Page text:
Blockchain and its Potential Uses, Part I
In a previous post, we’ve talked about 3 of the main features of blockchain technology. We know for a fact that blockchain is starting to change the way financial transactions work. Financial institutions that has acted as a controlling power that intermediates between two parties are no longer necessary. Two parties can send transactions directly to each other as soon as they are verified in the peer-to-peer network.
Now, blockchain technology is slowly penetrating other industries. To reiterate, blockchain is essentially a shared public ledger in a peer-to-peer network; all data recorded is accessible to users in the network. It’s a decentralised system that has proven to be transparent and efficient in managing transactions. Blockchain technology has a lot of potential uses in other industries. In this post series, we’ll discuss a few areas where it is applicable.
As a shared database, blockchain records all historical data, from the very beginning. Therefore, all parties involved can make adjustments where needed as long as there is an agreement. Furthermore, they can easily track and monitor the changes done throughout. Blockchain technology can become the backbone of legal documents, ensuring minimal human error and that all parties have all the information they need on one document.
Practically any industry can apply blockchain technology and in numerous ways. Just recently, the Swedish Land Registry announced that it will be carrying out a trial using blockchain. It believes that blockchain in recording land ownership can eliminate the paperwork involved. Additionally, this ensures that all parties can access information digitally from beginning to end with minimal human error. Coindesk’s article, Land Registry: A Big Blockchain Use Case Explored is a fantastic piece that analyses the application of blockchain in land registry in depth.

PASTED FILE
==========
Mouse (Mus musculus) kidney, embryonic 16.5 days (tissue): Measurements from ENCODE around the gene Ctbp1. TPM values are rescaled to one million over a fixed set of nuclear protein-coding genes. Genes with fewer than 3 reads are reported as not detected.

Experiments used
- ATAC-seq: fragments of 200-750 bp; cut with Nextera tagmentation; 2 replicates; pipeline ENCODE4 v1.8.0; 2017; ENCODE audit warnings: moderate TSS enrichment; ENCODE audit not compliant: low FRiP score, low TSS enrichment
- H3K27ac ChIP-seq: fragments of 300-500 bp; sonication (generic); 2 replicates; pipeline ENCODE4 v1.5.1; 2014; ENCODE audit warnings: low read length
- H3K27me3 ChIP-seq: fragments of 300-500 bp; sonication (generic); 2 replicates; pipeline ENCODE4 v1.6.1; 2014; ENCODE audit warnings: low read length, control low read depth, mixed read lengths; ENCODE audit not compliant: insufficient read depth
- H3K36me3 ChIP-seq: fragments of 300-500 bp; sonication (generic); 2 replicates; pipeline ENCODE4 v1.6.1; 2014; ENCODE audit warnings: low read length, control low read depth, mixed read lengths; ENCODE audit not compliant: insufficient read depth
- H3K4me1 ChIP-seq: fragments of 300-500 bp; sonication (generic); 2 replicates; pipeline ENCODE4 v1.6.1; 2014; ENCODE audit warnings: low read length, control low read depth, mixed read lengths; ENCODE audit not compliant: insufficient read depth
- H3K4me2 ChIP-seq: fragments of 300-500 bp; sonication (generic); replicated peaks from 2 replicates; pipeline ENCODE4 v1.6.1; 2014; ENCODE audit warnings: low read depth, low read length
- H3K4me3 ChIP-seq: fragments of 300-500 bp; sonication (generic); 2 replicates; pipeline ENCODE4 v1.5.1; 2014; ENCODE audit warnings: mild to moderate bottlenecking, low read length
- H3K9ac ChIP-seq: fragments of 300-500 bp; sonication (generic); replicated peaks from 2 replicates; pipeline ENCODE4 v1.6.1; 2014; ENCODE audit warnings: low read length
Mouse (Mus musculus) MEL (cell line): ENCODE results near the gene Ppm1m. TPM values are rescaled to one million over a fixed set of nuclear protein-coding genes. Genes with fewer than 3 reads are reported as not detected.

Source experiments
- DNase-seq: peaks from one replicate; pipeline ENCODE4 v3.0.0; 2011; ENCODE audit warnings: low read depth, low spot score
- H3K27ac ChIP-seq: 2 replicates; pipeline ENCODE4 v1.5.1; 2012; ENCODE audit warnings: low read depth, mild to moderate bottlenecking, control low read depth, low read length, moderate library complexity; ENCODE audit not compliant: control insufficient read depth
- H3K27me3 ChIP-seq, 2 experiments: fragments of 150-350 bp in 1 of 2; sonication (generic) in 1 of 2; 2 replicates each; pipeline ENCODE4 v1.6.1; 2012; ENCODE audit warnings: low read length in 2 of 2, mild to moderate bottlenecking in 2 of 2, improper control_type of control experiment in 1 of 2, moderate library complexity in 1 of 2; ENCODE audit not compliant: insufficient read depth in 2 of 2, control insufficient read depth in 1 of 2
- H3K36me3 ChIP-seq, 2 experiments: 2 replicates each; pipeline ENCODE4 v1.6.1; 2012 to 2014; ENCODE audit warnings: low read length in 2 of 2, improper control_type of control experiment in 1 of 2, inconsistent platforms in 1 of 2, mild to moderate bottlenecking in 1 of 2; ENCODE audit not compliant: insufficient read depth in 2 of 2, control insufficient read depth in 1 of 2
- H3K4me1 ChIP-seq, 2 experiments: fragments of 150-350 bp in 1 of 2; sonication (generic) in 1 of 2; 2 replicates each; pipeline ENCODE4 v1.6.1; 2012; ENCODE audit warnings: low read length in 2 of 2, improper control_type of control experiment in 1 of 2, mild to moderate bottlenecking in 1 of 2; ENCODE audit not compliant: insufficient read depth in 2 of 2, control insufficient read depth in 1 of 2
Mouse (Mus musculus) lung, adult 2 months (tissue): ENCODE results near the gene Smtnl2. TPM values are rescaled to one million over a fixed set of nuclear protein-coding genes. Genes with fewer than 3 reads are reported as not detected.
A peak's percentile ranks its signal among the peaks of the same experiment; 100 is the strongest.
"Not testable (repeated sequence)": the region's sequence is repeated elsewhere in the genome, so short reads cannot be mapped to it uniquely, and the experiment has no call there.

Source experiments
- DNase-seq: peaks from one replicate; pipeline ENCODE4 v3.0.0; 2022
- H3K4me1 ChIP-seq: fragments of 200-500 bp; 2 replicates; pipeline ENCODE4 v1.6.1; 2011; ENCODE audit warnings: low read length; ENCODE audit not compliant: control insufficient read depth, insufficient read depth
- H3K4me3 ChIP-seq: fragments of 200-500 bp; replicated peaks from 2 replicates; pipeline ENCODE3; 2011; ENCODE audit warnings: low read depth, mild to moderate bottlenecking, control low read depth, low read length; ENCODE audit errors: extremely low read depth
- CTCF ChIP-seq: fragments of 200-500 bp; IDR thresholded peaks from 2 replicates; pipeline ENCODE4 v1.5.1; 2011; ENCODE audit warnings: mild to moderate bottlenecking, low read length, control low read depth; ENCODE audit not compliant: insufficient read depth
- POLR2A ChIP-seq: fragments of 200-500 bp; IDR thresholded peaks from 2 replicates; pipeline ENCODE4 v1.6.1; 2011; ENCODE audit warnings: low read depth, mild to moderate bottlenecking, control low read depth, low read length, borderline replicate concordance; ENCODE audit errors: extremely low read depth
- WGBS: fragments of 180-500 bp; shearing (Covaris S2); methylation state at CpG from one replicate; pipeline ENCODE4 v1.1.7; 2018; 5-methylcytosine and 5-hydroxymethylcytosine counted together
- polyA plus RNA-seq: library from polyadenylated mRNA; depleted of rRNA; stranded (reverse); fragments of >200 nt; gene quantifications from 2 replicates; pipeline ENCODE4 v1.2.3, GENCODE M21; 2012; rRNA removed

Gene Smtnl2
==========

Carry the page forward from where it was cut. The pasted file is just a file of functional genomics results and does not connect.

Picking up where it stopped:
Another example of where blockchain can benefit tremendously is the healthcare services. Medical records can be cumbersome to maintain, especially as they keep growing. This is due to current patients growing older and increasing number of new patients. Electronic health records (EHR) that is being utilised can minimise paper usage. However, it does not really solve the problem of sharing accurate patient information with several different service providers.
It is difficult to keep track of medicine prescription or test results and pertinent information often gets lost in the way. Relevant parties can share and view medical data easily through record-keeping on blockchain. Consequently, data integrity and patient privacy can maintained by giving the power of how the records can travel to the patient. In a white paper,“A Case Study for Blockchain in Healthcare,” by MIT Media Lab in conjunction with Beth Israel Deaconess Medical Centre, they had proposed MedRec, a decentralised medical data management system using blockchain.
In the next post in the series, we will explore blockchain’s uses in other sectors, including the government and education. Stay tuned!